Cervical Spinal Stenosis Injury Specialists Vernal UT

This page provides useful content and local businesses that can help with your search for Cervical Spinal Stenosis Injury Specialists. You will find helpful, informative articles about Cervical Spinal Stenosis Injury Specialists, including "Cervical Spinal Stenosis". You will also find local businesses that provide the products or services that you are looking for. Please scroll down to find the local resources in Vernal, UT that will answer all of your questions about Cervical Spinal Stenosis Injury Specialists.

Burk Teal Young
(435) 789-7845
175 N 100 W
Vernal, UT
Specialty
Orthopedic Surgery

Data Provided By:
Dr.GHANSHYAM MASSAND
(435) 789-1522
175 North 100 West
Vernal, UT
Gender
M
Speciality
Orthopedic Surgeon
General Information
Accepting New Patients: Yes
RateMD Rating
1.5, out of 5 based on 1, reviews.

Data Provided By:
Mark Jones Webster, DDS
(435) 867-9172
415 N Main St Ste 304
Cedar City, UT
Specialties
Orthodontics/Dentofacial Orthopedics

Data Provided By:
Billy Edward Allison, MD
(801) 399-1112
5405 S 500 E Ste 203
Ogden, UT
Specialties
Orthopedics
Gender
Male
Education
Medical School: Univ Of Tx Southwestern Med Ctr At Dallas, Med Sch, Dallas Tx 75235
Graduation Year: 1969

Data Provided By:
Dr.Charles P. Bean
(801) 773-4840
2121 N 1700 W # B
Layton, UT
Gender
M
Education
Medical School: Univ Of Ut Sch Of Med
Year of Graduation: 1975
Speciality
Orthopedic Surgeon
General Information
Hospital: Davis Hosp &
Accepting New Patients: Yes
RateMD Rating
2.9, out of 5 based on 4, reviews.

Data Provided By:
William L Wright, DDS
(435) 789-5070
751 W Highway 40
Vernal, UT
Specialties
Orthodontics/Dentofacial Orthopedics

Data Provided By:
Hugh S West Jr., MD
(801) 314-4900
5848 S 300 E
Murray, UT
Business
Intermountain Orthopaedic Specialty Group
Specialties
Orthopedics

Data Provided By:
Jan Eric Vanderhooft, MD
(801) 262-8486
1160 E 3900 S Ste 5000
Salt Lake City, UT
Specialties
Orthopedics, Hand Surgery
Gender
Male
Education
Medical School: Univ Of Ut Sch Of Med, Salt Lake Cty Ut 84132
Graduation Year: 1988

Data Provided By:
Rand D Brown, DDS
(801) 571-1995
1434 E 9400 S Ste 204
Sandy, UT
Specialties
Orthodontics/Dentofacial Orthopedics

Data Provided By:
Dr.John Wells
(801) 763-3885
680 East Main Street
Lehi, UT
Gender
M
Education
Medical School: Univ Of Louisville Sch Of Med
Year of Graduation: 1992
Speciality
Orthopedic Surgeon
General Information
Accepting New Patients: Yes
RateMD Rating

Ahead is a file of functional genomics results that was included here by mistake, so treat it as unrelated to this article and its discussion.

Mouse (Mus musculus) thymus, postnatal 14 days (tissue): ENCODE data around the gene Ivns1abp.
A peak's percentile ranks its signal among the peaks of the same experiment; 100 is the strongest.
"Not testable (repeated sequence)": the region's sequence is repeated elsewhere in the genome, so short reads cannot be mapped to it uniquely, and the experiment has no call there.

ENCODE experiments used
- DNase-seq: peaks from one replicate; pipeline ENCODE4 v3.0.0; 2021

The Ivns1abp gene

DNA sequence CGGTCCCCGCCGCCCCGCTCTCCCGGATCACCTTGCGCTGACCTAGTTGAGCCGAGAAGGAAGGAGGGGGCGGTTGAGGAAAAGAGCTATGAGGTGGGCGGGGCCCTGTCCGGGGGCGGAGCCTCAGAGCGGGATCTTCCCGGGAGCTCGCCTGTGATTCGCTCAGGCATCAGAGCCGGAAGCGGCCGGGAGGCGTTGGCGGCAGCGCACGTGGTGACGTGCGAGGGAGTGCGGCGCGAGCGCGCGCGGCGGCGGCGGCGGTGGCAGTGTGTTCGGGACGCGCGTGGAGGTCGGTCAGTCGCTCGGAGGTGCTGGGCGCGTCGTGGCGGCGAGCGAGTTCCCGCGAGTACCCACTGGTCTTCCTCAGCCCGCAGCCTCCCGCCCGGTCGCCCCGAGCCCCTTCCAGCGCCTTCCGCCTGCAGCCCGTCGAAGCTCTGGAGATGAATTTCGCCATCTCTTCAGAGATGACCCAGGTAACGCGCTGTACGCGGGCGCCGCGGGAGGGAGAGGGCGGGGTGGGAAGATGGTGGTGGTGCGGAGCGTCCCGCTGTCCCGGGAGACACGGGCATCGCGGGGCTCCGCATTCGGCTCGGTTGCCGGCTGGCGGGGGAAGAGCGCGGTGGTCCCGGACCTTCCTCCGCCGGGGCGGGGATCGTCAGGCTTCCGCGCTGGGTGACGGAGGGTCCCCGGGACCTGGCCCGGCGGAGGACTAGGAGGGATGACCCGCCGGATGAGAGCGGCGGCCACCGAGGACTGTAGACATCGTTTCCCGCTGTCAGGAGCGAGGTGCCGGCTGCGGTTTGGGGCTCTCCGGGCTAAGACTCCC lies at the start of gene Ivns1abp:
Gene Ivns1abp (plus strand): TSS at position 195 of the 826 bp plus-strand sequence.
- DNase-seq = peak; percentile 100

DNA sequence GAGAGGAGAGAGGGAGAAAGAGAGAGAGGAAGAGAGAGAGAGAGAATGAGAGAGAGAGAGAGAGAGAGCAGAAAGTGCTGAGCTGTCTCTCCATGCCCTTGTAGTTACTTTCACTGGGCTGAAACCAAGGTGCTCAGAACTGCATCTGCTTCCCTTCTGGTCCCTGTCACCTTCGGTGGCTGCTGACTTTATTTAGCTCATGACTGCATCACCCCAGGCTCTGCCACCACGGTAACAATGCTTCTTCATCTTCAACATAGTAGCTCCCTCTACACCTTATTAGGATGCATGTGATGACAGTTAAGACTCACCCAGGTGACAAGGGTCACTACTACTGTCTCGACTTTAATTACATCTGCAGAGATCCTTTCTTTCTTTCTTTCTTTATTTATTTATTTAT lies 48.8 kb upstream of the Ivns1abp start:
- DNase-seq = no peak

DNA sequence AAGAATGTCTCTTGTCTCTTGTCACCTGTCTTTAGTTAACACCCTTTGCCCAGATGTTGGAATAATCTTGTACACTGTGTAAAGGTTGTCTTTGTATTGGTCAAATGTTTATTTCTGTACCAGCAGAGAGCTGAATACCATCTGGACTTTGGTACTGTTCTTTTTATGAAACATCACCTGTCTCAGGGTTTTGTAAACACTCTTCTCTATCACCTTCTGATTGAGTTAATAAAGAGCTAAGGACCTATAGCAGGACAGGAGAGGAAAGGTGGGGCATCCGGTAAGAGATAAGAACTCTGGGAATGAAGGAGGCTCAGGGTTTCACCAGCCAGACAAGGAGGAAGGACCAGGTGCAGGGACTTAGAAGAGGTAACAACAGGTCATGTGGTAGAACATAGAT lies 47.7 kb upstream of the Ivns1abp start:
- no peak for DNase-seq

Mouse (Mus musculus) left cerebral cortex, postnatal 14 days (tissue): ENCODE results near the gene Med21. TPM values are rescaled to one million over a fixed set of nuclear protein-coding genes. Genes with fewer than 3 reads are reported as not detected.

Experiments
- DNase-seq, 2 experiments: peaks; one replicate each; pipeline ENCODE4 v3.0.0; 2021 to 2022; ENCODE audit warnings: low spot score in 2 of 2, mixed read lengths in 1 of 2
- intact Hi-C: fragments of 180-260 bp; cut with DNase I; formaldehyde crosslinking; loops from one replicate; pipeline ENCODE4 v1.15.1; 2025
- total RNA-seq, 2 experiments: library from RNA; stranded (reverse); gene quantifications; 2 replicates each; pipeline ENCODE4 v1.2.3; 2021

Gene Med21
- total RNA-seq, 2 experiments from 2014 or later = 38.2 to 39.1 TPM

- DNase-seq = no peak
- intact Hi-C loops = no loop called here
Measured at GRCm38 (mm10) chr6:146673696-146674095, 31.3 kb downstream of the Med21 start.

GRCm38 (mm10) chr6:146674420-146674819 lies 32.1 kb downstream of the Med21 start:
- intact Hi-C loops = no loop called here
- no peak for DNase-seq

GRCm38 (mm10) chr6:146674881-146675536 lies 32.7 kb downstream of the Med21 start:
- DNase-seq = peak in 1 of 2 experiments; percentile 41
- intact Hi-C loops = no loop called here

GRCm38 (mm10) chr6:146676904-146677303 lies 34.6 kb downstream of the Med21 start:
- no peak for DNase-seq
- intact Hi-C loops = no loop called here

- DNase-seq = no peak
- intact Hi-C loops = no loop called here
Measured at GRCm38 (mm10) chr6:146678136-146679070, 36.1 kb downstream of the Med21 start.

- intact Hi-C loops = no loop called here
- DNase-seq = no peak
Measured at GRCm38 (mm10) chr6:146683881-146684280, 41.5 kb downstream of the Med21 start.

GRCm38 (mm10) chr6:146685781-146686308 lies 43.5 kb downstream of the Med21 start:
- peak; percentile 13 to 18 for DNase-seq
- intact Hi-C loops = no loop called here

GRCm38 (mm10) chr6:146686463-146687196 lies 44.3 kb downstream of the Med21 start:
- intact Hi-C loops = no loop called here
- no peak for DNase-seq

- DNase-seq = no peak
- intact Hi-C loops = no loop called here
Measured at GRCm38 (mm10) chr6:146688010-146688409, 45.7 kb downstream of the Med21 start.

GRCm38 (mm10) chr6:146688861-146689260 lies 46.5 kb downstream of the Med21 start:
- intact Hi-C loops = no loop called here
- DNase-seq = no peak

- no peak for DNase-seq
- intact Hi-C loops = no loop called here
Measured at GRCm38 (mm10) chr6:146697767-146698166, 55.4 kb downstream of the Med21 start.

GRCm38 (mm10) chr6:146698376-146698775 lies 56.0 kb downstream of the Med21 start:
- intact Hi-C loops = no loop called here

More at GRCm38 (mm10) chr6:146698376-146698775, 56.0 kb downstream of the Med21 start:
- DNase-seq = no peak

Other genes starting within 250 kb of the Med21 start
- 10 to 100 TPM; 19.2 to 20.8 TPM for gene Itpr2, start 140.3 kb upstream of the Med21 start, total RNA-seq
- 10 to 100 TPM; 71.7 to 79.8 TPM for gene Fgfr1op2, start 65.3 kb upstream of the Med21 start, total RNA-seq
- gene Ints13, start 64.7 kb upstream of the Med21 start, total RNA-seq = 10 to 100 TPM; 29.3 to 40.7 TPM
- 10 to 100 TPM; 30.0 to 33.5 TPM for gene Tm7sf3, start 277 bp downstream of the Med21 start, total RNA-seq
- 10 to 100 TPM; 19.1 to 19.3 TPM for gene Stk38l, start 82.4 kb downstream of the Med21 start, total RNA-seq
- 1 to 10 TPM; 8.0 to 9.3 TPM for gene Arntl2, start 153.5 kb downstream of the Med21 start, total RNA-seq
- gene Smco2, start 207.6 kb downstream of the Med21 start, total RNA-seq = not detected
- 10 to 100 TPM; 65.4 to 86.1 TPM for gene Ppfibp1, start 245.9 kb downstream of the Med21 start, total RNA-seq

2.0, out of 5 based on 1, reviews.

Data Provided By:
Data Provided By:

Cervical Spinal Stenosis

A Patient's Guide to Cervical Spinal Stenosis

Introduction

Anatomy

What parts make up the spine and neck ?

The spine is made of a column of bones. Each bone, or vertebra, is formed by a round block of bone, called a vertebral body. A bony ring attaches to the back of the vertebral body, forming a canal.

This bony ring is formed by two sets of bones. One set, the pedicle bones, attaches to the back of each vertebral body. On the other end, each pedicle bone connects with a lamina bone. The lamina bones form a protective roof over the back of the spinal cord. When the vertebra bones are stacked on top of each other, the bony rings forms a long bony tube that surrounds and protects the spinal cord as it passes through the spine.

An intervertebral disc fits between each vertebral body and provides a space between the spine bones. The disc works like a shock absorber. It protects the spine against the daily pull of gravity. It also protects the spine during activities that put strong force on the spine, such as jumping, running, and lifting.

An intervertebral disc is made up of two parts. The center, called the nucleus, is spongy. It provides most of the ability to absorb shock. The nucleus is held in place by the annulus, a series of strong ligament rings surrounding it. Ligaments are strong connective tissues that attach bones to other bones.

Related Document: A Patient's Guide to Cervical Spine Anatomy

Causes

Why do I have this problem?

The bony spinal canal normally has more than enough room for the spinal cord. Typically, the canal is 17 to 18 millimeters around, slightly less than the size of a penny. Spinal stenosis occurs when the canal narrows to 13 millimeters or less. When the size drops to 10 millimeters, severe symptoms of myelopathy occur. Myelopathy is a term for any condition that affects the spinal cord. The symptoms of myelopathy result from pressure against the spinal cord and reduced blood supply in the spinal cord as a result of the pressure.

Spinal stenosis may develop for any number of reasons. Some of the more common causes of spinal stenosis include

  • congenital stenosis
  • degeneration
  • spinal instability
  • disc herniation
  • constriction of the blood supply to the spinal cord

Congenital Stenosis

Some people are born with a spinal canal that is narrower than normal. This is called congenital stenosis. They may not feel problems early in life, but having a narrow canal to begin with places them at risk for stenosis. Even a minor neck injury can set them up to have pressure against the spinal cord. People born with a narrow spinal canal often have problems later in life, because the canal tends to become narrower due to the affects of aging. These degenerative changes often involve the formation of bone spurs (small bony projections) that point into the spinal canal and put pressure on the spinal cord.

Degeneration

Degeneration is the most c...

Click here to read the rest of this article from eOrthopod.com